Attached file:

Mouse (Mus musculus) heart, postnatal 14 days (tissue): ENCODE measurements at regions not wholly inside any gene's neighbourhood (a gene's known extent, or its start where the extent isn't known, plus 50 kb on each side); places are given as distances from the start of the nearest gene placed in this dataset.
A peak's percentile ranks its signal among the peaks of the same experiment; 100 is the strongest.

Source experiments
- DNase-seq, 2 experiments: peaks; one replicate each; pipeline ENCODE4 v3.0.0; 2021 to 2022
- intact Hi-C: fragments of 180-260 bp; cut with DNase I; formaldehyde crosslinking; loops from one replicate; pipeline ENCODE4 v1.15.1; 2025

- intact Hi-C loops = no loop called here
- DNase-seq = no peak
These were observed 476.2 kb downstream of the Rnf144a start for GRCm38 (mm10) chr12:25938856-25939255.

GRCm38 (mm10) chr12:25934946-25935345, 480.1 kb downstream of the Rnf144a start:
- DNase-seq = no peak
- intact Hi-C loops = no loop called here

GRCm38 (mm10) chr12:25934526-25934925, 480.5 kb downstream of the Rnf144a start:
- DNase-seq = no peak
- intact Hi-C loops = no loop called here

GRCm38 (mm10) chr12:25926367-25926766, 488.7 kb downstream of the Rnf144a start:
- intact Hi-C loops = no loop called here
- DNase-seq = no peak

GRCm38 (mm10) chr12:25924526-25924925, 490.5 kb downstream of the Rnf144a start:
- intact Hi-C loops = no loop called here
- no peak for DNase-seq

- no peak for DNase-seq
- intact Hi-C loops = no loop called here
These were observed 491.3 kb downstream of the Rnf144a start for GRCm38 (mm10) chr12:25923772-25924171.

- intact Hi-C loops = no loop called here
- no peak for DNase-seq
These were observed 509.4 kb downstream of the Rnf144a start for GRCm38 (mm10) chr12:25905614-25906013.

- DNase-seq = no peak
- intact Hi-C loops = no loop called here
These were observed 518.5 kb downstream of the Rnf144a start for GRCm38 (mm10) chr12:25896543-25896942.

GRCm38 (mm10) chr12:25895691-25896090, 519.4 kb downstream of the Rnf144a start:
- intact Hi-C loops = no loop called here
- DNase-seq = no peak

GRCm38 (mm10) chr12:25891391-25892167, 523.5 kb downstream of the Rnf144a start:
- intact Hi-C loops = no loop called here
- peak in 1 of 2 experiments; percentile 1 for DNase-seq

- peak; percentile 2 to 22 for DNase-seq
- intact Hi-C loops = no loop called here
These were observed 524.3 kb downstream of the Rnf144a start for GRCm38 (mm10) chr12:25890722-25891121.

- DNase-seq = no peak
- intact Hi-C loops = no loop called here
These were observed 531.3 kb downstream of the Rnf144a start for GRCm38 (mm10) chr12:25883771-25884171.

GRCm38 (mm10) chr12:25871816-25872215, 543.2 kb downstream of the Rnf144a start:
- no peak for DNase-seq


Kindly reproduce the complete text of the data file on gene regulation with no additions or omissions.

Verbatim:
Mouse (Mus musculus) heart, postnatal 14 days (tissue): ENCODE measurements at regions not wholly inside any gene's neighbourhood (a gene's known extent, or its start where the extent isn't known, plus 50 kb on each side); places are given as distances from the start of the nearest gene placed in this dataset.
A peak's percentile ranks its signal among the peaks of the same experiment; 100 is the strongest.

Source experiments
- DNase-seq, 2 experiments: peaks; one replicate each; pipeline ENCODE4 v3.0.0; 2021 to 2022
- intact Hi-C: fragments of 180-260 bp; cut with DNase I; formaldehyde crosslinking; loops from one replicate; pipeline ENCODE4 v1.15.1; 2025

- intact Hi-C loops = no loop called here
- DNase-seq = no peak
These were observed 476.2 kb downstream of the Rnf144a start for GRCm38 (mm10) chr12:25938856-25939255.

GRCm38 (mm10) chr12:25934946-25935345, 480.1 kb downstream of the Rnf144a start:
- DNase-seq = no peak
- intact Hi-C loops = no loop called here

GRCm38 (mm10) chr12:25934526-25934925, 480.5 kb downstream of the Rnf144a start:
- DNase-seq = no peak
- intact Hi-C loops = no loop called here

GRCm38 (mm10) chr12:25926367-25926766, 488.7 kb downstream of the Rnf144a start:
- intact Hi-C loops = no loop called here
- DNase-seq = no peak

GRCm38 (mm10) chr12:25924526-25924925, 490.5 kb downstream of the Rnf144a start:
- intact Hi-C loops = no loop called here
- no peak for DNase-seq

- no peak for DNase-seq
- intact Hi-C loops = no loop called here
These were observed 491.3 kb downstream of the Rnf144a start for GRCm38 (mm10) chr12:25923772-25924171.

- intact Hi-C loops = no loop called here
- no peak for DNase-seq
These were observed 509.4 kb downstream of the Rnf144a start for GRCm38 (mm10) chr12:25905614-25906013.

- DNase-seq = no peak
- intact Hi-C loops = no loop called here
These were observed 518.5 kb downstream of the Rnf144a start for GRCm38 (mm10) chr12:25896543-25896942.

GRCm38 (mm10) chr12:25895691-25896090, 519.4 kb downstream of the Rnf144a start:
- intact Hi-C loops = no loop called here
- DNase-seq = no peak

GRCm38 (mm10) chr12:25891391-25892167, 523.5 kb downstream of the Rnf144a start:
- intact Hi-C loops = no loop called here
- peak in 1 of 2 experiments; percentile 1 for DNase-seq

- peak; percentile 2 to 22 for DNase-seq
- intact Hi-C loops = no loop called here
These were observed 524.3 kb downstream of the Rnf144a start for GRCm38 (mm10) chr12:25890722-25891121.

- DNase-seq = no peak
- intact Hi-C loops = no loop called here
These were observed 531.3 kb downstream of the Rnf144a start for GRCm38 (mm10) chr12:25883771-25884171.

GRCm38 (mm10) chr12:25871816-25872215, 543.2 kb downstream of the Rnf144a start:
- no peak for DNase-seq